Checking Your Vehicle’s Brake Fluid
The brake system on a vehicle is similar to the transmission; it is a completely sealed system. Therefore, if there is a drop in the level of fluid, there may be a small leak somewhere. Here’s how to check your brake fluid.
- The brake fluid is held in a small plastic reservoir in the engine area. If you can’t find it, consult your operator’s manual.
- Remove the cap from the reservoir and check the level of the fluid inside. There will be a line that indicates “full.”
- The reservoir should never be less than 2/3 full. Top the fluid off up to the full line and close the reservoir.
Keep an eye on your brake fluid level after you fill it. If you notice it dropping again, take the vehicle to a mechanic to have the brake system checked.
Checking Your Vehicle’s Radiator Fluid
Radiator fluid is the cooling agent that keeps your car from overheating; therefore it is very important that it be properly filled. Keep in mind that you should never check the radiator fluid while the vehicle is running or while the engine is hot. The engine should be completely cooled down before removing the radiator cap.
- Remove the radiator cap by placing a rag over the cap, pushing it down and twisting the cap counterclockwise.
- Look inside the radiator to check the fluid level. If you can see fluid at or near the top, you don’t have to worry about adding more.
- If the fluid is low, add a 50/50 mix of coolant and water to fill the radiator.
- Check the reservoir that’s next to the radiator to check the fluid level in there as well. You should see two level indicators, one that reads “cool” and one that reads “hot.” If the fluid is below the cool indicator, fill it with the 50/50 mix until it hits the cool level indicator.
Checking Your Vehicle’s Battery Fluid
Many batteries sold today are maintenance-free, meaning that they are sealed batteries that don’t require fluid checks. But, if your vehicle has a battery that has the plastic caps on the top of it, then you will have to check the battery fluid on a regular basis.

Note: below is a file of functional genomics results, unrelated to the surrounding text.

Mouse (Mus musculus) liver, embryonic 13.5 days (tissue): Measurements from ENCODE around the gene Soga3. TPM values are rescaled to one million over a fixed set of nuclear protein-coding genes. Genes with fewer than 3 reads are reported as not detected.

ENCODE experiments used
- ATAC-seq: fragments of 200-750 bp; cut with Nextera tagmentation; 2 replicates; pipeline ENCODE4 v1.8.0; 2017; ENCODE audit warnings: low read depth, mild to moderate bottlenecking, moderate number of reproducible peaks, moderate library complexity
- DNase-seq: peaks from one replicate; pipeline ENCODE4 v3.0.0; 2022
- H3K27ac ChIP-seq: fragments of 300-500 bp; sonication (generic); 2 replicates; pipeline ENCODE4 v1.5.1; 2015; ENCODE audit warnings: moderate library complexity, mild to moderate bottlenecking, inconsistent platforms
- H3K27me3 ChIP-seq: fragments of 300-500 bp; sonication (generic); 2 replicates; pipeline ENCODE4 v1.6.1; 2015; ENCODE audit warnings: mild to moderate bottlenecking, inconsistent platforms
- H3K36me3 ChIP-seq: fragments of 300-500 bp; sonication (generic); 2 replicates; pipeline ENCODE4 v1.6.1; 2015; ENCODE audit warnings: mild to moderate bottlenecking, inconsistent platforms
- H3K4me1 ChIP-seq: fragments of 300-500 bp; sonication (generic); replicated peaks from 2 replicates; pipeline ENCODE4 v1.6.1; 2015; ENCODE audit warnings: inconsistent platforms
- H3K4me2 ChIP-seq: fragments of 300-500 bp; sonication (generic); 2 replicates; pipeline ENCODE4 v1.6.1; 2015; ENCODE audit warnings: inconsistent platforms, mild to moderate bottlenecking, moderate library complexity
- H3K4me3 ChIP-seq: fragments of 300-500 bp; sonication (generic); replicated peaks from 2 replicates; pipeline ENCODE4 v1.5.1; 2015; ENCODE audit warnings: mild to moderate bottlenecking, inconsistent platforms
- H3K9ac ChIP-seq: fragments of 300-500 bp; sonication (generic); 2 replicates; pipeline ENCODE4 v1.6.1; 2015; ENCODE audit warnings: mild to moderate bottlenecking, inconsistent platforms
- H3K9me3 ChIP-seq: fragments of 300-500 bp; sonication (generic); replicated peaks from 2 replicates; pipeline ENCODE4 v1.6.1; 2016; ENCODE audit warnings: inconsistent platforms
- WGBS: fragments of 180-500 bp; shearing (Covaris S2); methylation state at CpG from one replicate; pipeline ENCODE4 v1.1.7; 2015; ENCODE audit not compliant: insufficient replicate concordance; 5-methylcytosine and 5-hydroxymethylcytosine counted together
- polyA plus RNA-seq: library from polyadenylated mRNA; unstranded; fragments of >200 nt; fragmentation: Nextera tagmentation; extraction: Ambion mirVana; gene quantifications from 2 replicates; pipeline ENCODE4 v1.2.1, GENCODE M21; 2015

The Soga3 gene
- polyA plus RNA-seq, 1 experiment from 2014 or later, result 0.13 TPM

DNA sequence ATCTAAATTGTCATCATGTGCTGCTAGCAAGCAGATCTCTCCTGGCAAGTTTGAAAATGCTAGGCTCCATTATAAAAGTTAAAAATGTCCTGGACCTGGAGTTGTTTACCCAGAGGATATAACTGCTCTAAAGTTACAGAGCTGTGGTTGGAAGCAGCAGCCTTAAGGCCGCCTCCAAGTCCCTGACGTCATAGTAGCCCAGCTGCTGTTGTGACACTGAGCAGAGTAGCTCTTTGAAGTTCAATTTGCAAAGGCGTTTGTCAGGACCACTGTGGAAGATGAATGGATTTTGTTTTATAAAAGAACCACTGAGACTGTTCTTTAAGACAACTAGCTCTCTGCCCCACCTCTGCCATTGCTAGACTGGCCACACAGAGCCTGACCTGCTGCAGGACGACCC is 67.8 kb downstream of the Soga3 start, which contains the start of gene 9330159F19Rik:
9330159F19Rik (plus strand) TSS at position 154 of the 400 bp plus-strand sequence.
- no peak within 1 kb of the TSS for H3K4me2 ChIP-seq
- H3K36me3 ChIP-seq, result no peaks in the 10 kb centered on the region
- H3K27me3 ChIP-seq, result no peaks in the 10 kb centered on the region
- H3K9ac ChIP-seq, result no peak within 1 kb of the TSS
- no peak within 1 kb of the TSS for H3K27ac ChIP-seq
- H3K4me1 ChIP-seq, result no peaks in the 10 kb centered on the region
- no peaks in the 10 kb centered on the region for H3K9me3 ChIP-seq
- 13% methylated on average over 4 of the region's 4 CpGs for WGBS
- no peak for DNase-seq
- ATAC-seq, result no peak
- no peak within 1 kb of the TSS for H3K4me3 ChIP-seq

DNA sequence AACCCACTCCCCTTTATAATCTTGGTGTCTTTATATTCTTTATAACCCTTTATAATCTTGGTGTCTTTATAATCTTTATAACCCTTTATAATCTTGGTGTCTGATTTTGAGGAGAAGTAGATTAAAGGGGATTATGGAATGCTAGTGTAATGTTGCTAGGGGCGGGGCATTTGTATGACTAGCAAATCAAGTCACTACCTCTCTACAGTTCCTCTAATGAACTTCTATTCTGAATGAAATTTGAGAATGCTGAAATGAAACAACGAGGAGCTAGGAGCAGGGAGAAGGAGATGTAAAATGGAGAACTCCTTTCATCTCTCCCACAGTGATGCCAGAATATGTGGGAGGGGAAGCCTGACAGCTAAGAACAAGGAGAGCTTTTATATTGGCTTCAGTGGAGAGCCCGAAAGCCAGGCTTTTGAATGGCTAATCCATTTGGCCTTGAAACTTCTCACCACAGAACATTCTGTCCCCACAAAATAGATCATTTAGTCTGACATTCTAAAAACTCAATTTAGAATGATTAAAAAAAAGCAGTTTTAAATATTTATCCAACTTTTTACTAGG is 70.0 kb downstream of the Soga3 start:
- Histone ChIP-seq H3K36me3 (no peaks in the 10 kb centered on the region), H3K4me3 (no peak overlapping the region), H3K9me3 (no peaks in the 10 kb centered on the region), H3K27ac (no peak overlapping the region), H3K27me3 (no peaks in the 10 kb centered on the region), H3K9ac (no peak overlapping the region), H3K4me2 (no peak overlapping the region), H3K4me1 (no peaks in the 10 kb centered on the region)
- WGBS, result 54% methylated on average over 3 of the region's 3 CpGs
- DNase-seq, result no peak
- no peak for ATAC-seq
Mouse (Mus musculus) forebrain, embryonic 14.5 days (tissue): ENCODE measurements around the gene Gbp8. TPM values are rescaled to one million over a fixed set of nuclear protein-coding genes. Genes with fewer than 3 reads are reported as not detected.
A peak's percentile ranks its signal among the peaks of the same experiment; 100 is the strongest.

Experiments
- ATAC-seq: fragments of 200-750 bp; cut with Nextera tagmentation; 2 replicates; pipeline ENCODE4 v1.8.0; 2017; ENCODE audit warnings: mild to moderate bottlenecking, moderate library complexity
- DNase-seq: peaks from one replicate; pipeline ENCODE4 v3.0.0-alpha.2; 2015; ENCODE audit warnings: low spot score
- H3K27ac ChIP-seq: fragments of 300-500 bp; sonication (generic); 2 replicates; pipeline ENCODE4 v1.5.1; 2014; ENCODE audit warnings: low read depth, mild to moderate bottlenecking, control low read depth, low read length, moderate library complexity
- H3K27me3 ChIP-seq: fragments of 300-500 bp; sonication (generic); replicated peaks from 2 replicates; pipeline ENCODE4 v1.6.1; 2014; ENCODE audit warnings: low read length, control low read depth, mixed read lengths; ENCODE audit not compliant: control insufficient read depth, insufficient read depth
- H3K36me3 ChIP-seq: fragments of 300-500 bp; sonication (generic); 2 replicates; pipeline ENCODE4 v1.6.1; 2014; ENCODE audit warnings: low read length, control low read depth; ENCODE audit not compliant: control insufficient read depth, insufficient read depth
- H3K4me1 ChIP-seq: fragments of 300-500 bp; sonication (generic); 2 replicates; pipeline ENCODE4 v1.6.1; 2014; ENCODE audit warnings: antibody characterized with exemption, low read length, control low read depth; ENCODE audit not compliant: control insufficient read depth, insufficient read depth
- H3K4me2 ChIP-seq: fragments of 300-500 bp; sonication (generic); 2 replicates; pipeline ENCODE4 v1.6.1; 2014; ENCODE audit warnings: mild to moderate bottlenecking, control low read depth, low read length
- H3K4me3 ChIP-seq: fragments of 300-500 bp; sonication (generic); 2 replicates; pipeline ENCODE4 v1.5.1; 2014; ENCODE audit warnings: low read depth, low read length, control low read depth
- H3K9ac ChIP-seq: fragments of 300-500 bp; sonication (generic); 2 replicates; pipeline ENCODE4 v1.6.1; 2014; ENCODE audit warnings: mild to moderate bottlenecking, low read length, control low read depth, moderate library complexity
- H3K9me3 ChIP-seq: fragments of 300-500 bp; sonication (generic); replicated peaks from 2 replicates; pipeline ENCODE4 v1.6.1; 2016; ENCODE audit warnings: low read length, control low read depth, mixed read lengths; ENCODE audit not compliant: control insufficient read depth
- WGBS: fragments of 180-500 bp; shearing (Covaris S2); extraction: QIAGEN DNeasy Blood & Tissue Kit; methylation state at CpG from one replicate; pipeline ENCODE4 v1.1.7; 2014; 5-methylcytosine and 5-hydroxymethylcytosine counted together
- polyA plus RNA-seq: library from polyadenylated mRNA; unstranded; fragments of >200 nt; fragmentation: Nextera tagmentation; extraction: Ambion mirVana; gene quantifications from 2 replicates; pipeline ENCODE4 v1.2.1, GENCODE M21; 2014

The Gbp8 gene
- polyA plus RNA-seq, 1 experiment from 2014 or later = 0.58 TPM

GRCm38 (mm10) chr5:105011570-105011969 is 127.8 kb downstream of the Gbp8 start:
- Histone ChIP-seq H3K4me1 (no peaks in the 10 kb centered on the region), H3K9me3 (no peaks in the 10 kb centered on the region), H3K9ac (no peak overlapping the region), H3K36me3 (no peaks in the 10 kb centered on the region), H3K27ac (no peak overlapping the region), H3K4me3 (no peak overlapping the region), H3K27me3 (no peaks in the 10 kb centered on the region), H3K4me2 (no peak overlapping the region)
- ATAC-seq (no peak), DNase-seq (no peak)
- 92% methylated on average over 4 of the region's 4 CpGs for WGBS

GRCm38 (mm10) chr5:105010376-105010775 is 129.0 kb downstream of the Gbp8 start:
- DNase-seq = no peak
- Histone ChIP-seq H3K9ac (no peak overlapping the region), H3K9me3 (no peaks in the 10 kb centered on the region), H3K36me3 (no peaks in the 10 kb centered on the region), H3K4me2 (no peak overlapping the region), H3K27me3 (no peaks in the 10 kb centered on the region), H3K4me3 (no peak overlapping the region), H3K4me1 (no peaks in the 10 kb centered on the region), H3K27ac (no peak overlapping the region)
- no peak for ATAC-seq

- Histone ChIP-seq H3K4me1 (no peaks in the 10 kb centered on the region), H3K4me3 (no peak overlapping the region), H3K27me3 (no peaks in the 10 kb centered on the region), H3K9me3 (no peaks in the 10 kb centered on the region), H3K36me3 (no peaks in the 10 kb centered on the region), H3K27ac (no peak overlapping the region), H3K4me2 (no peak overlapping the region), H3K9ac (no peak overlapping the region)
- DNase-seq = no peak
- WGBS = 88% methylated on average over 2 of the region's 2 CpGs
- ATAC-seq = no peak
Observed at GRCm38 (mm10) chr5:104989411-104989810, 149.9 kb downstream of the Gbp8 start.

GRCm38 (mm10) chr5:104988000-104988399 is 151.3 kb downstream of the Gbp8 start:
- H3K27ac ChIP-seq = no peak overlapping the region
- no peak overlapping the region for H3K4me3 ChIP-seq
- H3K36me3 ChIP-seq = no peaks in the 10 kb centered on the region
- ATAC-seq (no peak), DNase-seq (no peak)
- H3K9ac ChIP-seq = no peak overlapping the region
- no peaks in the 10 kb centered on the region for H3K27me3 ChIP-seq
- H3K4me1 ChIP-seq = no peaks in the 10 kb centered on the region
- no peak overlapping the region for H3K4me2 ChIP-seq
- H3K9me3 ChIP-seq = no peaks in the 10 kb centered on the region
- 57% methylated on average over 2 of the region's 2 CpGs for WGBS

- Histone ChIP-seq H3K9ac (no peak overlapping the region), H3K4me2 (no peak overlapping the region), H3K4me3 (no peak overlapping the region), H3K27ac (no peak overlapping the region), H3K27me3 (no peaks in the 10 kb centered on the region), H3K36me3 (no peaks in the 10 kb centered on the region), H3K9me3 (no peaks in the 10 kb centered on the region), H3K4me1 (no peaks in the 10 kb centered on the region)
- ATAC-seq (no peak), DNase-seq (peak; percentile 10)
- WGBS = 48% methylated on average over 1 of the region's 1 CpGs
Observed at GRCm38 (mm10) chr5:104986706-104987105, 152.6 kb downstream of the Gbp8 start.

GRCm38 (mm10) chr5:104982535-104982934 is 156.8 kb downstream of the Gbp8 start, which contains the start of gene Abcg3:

Because automobile batteries feature sulfuric acid, it is important to wear eye and hand protection whenever checking the fluid level.
- Pry the caps off with a flat-head screwdriver.
- The water inside should be no higher or lower than the bottom of the fill hole.
- If you need to top the cells off, use only distilled water. Tap water has contaminants that can cause corrosion.
Checking Your Vehicle’s Windshield Washing Fluid
Of all your vehicle’s fluids, this is the one that is always in need of replenishing, because we use it all the time. Maintaining a full windshield washing fluid reservoir is most important in the winter months, especially in the eastern part of the country where road salt can quickly gum up a windshield.
The most important thing to look out for here is that the windshield washer fluid reservoir can often be located very close to the radiator reservoir and they can often look very similar. In most cases though, the windshield washer reservoir is found closer to the windshield. Of course, you can always check the cap to make sure you have the right reservoir.
Large SUVs will sometimes have a second reservoir located at the rear of the vehicle that’s specifically for the rear window wiper. Check your operator’s manual to find the location so you can make sure that it is always filled as well.
Imagine how you feel when you’ve gone a while without water. You can get sluggish, tired and congested. This is exactly how your car or truck feels when you let its fluids get to unsafe levels. By maintaining your vehicle’s fluids, it will run longer, smoother and provide you with years of worry-free service.